Meet the Schwenns: A Family, a Cancer Community, and a Mission
Mindy Schwenn is living with cancer.
When her mother was diagnosed with breast cancer, Mindy and her husband Troy saw an opportunity to instill a culture of awareness and giving at Troy's company, Automation Components, which has hosted a yearly fundraiser to raise money for cancer research since 2005.
Later, Mindy herself was diagnosed with colon cancer, and it became a family affair. Now, all the Schwenns, including daughters Haley, Hannah, and Allie, are actively involved with the UW Carbone Cancer Center. Whether it's by attending the annual Bowlin’ for Colons, or holding bake sales, the Schwenns have built a strong support system, both within their family, and in their community.
Since Mindy's diagnosis of colon cancer in 2007, the Schwenns have made it a point to surround their family with compassionate people.
"From the start, we were honest with our kids about Mindy's cancer," says Troy, who lost his mother to lung cancer himself.
When the family began sharing updates on Mindy's condition with teachers and coworkers, they were uplifted by the response they received.
Haley, a sophomore at Edgewood High School in Madison, recently was involved with an event to raise awareness and funds for the UW Carbone Cancer Center at her school. It started when the coach of the school's volleyball team had the idea to hold a "pink out" to raise money for cancer research during one of the team's matches. Haley, who is a setter on the team, became involved as soon as she found out. Other players and parents followed suit, helping with door prizes and a raffle.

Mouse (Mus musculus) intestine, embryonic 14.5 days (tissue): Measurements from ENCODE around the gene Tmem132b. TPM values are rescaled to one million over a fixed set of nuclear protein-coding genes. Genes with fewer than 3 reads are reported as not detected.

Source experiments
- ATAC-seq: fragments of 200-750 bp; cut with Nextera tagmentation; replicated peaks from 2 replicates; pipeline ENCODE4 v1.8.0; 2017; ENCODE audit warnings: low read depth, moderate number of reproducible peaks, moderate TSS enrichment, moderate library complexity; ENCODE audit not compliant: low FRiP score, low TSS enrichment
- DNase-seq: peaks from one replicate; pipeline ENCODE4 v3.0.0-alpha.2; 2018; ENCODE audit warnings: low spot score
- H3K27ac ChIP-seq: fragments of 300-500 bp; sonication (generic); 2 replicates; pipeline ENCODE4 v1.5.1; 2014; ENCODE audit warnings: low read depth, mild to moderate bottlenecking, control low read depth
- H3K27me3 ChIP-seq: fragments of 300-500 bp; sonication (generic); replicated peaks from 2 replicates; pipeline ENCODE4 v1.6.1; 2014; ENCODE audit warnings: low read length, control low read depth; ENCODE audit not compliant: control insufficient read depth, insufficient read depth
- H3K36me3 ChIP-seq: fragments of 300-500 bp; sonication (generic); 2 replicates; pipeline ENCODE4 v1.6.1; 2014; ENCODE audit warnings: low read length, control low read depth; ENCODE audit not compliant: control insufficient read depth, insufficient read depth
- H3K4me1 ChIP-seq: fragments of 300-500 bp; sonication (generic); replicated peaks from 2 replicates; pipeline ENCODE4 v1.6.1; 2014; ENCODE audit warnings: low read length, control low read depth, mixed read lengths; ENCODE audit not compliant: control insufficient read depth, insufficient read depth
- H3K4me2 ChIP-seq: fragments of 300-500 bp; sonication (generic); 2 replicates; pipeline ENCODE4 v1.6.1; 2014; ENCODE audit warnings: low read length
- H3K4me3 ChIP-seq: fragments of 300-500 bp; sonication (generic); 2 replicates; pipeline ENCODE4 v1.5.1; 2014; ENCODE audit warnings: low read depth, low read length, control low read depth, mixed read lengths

While awareness and money for research is a noble cause for anyone, Haley also derives strength from knowing her classmates and teachers are there for her.
"I didn't talk a lot about my mom's cancer at first, but it helps to know that people support me at school," says Haley. "It was really special having everyone there for the event representing my mom. I feel good knowing everyone came together for this cause."
At Hannah and Allie's school in Cross Plains, the sentiment is the same. Recently St. Francis Xavier held a bake sale and donated the proceeds, in honor of the Schwenns and other families battling other gastrointestinal cancers, to the annual "Bowlin' for Colons" fundraiser for colon cancer research.
"It helps to know that the people care," says Hannah, now 13.
Allie, who at 12 is the youngest of the Schwenn clan, sees the fundraisers in a similar light.
"When I see that we've helped," she says, "it makes me feel like I'm making a difference."
Mindy still gets scans and treatments for her cancer that moved to her lungs, but for now, the Schwenns have not changed the way they live their lives. If anything, Mindy's condition has made the time they spend together more special.
"When we go on vacation," says Mindy. "It's a time for us to bond and enjoy each other's company as a family."
"The cancer doesn't stop us," she continues. "Every moment together is a time to make memories."
It's these memories, made with each other at home, with colleagues at work, or with classmates at school, that the Schwenns know will endure. None of them goes it alone – the support system they have built won't let that happen.